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Ken Cuccinelli, Donald Trump's (acting) director of US Citizenship and Immigration Services (USCIS), said in a congressional hearing Wednesday that he was the person responsible for the unannounced decision in August to send letters to hundreds of critically ill immigrants -- many of them children -- telling them and their families they had 33 days to leave the country or face deportation. At the hearing, held by a subcommittee of House Oversight, Cooch was exactly the same charmer as all those years ago when, as attorney general of Virginia, he wanted to ban buttsex and make all abortion sluts get cozy with a vaginal ultrasound wand, for Jesus.

The hearing was a follow-up to that September fiasco where representatives from USCIS and Immigration and Customs Enforcement (ICE) refused to answer any questions about the policy, who had ordered it, or why anyone thought it was a great idea to tell critically ill immigrant kids to leave the USA and please die somewhere else. There was an ongoing lawsuit, you see, so the lower-level dudes couldn't say much of anything. But yesterday, the actual agency heads were there, because Oversight chair Elijah Cummings's last official act on Earth was to send subpoenas to Cuccinelli and to (acting) ICE director Matthew Albence so they'd show up and be accountable.

Didn't mean they had to like being there, though, so both of them started with ritual respects to Cummings, then got on to the business of being as dickish as they could.


Here's video of the hearing, which is well worth watching in full. Because of yesterday's impeachment hearings, the subcommittee on Civil Rights and Civil Liberties wasn't at full strength, although perhaps some Republicans simply didn't think the topic was worth showing up for.

The Administration's Decision to Deport Critically Ill Children and Their Families youtu.be


In questioning from Rep. Ayanna Pressley, whose Boston district is home to several of those who got the Get Out letters, Cuccinnelli finally acknowledged that he ordered the Code Red all on his own, although he was very slippery about whether Donald Trump or Stephen Miller also pushed for the decision to end "deferred action" for immigrants getting lifesaving treatment in the US.

And how's this for reassuring? Asked if USCIS would switch the policy again under a new (acting) Homeland Security chief, Cuccinelli confidently said he didn't think that would happen, regardless of who the (acting) secretary is -- "unless the program changes." Rest easy!

Cuccinelli devoted much of the hearing to pissy, legalistic nitpicks: there's never been any such thing as "medical deferred action," just "deferred action," and it wasn't a "program," and maybe not even a "policy," just an act of "prosecutorial discretion" on a "case-by-case basis." He also insisted no one in Congress or the American public is allowed to be outraged over it, because there's "no statutory basis" for the process by which USCIS granted sick kids and their families, two years at a time, to stay in the US for treatment. If Congress wants that, Cuccinelli insisted, it should pass a law and stop acting all huffy because he simply decided the US could no longer keep being unlawfully merciful.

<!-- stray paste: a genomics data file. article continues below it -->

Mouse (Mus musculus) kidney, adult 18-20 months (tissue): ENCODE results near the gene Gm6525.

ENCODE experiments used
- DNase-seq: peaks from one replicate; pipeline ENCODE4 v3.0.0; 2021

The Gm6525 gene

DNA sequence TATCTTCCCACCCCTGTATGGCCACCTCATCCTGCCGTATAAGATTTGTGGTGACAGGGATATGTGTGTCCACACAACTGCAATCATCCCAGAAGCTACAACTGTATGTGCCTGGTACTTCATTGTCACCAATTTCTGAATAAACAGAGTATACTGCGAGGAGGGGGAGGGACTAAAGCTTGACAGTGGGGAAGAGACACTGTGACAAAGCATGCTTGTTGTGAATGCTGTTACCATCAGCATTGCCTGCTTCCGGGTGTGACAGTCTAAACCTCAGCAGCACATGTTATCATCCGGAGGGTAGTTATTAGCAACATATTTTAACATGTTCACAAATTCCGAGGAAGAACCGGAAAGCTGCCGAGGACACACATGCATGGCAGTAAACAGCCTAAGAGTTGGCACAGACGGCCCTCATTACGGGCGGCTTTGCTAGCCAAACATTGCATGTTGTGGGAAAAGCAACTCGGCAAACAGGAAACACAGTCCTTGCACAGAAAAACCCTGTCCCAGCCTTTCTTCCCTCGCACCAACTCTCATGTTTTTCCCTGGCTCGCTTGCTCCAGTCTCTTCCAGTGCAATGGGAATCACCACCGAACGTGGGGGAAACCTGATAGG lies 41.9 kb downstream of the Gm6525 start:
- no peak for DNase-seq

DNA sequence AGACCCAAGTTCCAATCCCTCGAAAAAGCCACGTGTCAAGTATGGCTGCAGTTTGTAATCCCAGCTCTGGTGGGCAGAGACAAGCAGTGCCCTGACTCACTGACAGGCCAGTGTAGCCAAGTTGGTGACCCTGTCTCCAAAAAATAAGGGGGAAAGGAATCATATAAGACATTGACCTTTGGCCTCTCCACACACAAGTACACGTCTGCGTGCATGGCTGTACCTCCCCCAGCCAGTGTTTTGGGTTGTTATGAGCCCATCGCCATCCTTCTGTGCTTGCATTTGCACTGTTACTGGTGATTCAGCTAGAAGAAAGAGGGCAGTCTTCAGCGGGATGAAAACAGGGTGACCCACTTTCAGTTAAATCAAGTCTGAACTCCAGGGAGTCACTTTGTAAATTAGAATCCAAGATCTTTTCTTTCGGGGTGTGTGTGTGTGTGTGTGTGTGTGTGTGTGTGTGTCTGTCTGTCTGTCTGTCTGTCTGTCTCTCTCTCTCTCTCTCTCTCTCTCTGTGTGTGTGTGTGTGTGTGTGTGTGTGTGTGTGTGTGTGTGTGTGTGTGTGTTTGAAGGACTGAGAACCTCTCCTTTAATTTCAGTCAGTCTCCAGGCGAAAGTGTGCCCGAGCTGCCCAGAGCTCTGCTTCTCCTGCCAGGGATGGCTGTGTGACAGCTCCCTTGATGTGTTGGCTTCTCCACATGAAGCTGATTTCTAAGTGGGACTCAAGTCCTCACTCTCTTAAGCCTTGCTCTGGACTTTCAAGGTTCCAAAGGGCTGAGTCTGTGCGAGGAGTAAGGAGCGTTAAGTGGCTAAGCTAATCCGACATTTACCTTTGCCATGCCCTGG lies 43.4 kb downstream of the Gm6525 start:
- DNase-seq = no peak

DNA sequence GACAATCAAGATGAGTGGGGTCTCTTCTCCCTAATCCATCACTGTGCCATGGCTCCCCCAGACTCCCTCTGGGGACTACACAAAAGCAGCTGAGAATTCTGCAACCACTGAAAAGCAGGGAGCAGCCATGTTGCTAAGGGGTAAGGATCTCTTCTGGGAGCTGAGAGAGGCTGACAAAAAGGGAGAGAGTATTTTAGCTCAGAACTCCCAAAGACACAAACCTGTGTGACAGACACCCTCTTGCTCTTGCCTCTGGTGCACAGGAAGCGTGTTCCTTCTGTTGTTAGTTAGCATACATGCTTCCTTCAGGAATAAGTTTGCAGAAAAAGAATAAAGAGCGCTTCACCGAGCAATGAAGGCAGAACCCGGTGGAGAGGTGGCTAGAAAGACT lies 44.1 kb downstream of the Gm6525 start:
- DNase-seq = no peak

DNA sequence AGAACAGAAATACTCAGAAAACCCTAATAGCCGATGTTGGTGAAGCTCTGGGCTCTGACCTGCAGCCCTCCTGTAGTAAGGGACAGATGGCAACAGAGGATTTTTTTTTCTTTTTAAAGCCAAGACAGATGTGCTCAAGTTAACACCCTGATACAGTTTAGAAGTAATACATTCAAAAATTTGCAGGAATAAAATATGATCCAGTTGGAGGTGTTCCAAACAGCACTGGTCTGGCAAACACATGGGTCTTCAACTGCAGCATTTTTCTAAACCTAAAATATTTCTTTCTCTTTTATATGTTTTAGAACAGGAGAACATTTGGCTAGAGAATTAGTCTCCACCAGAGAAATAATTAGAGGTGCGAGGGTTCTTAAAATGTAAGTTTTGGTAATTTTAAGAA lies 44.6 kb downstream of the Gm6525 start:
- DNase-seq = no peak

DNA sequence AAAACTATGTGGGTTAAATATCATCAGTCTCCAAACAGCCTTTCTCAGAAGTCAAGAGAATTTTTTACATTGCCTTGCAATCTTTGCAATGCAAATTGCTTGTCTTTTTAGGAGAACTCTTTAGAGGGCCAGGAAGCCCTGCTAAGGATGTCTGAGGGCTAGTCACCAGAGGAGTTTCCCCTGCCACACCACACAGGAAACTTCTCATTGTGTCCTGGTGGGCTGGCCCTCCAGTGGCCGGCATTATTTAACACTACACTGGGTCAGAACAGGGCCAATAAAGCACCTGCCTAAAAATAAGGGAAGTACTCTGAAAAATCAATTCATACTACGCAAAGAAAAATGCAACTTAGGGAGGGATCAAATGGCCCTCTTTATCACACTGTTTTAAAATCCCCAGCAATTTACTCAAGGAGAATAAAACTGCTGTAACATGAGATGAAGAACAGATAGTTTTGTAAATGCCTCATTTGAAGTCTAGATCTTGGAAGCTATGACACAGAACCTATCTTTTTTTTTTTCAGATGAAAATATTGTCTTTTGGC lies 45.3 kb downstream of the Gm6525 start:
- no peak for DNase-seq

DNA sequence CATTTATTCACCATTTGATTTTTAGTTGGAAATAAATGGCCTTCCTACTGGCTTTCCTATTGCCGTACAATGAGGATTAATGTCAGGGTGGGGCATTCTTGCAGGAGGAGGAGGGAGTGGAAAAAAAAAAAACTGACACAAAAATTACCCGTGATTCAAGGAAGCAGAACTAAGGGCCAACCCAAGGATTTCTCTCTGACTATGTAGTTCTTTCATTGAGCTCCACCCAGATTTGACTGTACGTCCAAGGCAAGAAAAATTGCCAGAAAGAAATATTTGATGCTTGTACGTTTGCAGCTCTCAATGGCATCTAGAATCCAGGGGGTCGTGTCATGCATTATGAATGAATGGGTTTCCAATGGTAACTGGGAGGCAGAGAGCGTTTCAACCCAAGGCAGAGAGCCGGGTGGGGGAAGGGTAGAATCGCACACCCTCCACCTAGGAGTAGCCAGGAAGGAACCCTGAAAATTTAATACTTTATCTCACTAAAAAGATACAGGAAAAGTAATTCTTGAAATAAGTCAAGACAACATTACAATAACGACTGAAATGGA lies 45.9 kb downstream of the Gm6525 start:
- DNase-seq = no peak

Cooch and Albence even devoted a great deal of effort to pooh-poohing the very notion that the letters "threatened" sick people with deportation, because the language of the letter never said they'd automatically be sent back to their home countries to die, just that it "may" happen. Let's take another look at that very nonthreatening language, shall we?

If you fail to depart the United States within 33 days of the date of this letter, USCIS may issue you a Notice to Appear and commence removal proceedings against you with the immigration court. This may result in your being removed from the United States and found ineligible for a future visa or other U.S. immigration benefit.

See? Never said we were definitely gonna deport you at all. Both harped on what a fine fair process surely awaited the sick kids and their families. America never deports kids to die, after all.

Cuccinelli's bloodless attitude in this exchange with Rep. William Lacy Clay (D-Missouri) would be astonishing, except this is Trump World. Clay offered multiple examples of families terrified by the letters, including two families who received notice to get the hell out of America within 33 days while their newborn babies were in neonatal intensive care units. Each time Clay tried to mention actual people affected by the policy change, though, Cuccinelli retreated to highly legalistic language. Asked if he knew about the medical straits some families were in when he decided to end deferred action, Cuccinelli seemed downright offended at the very idea.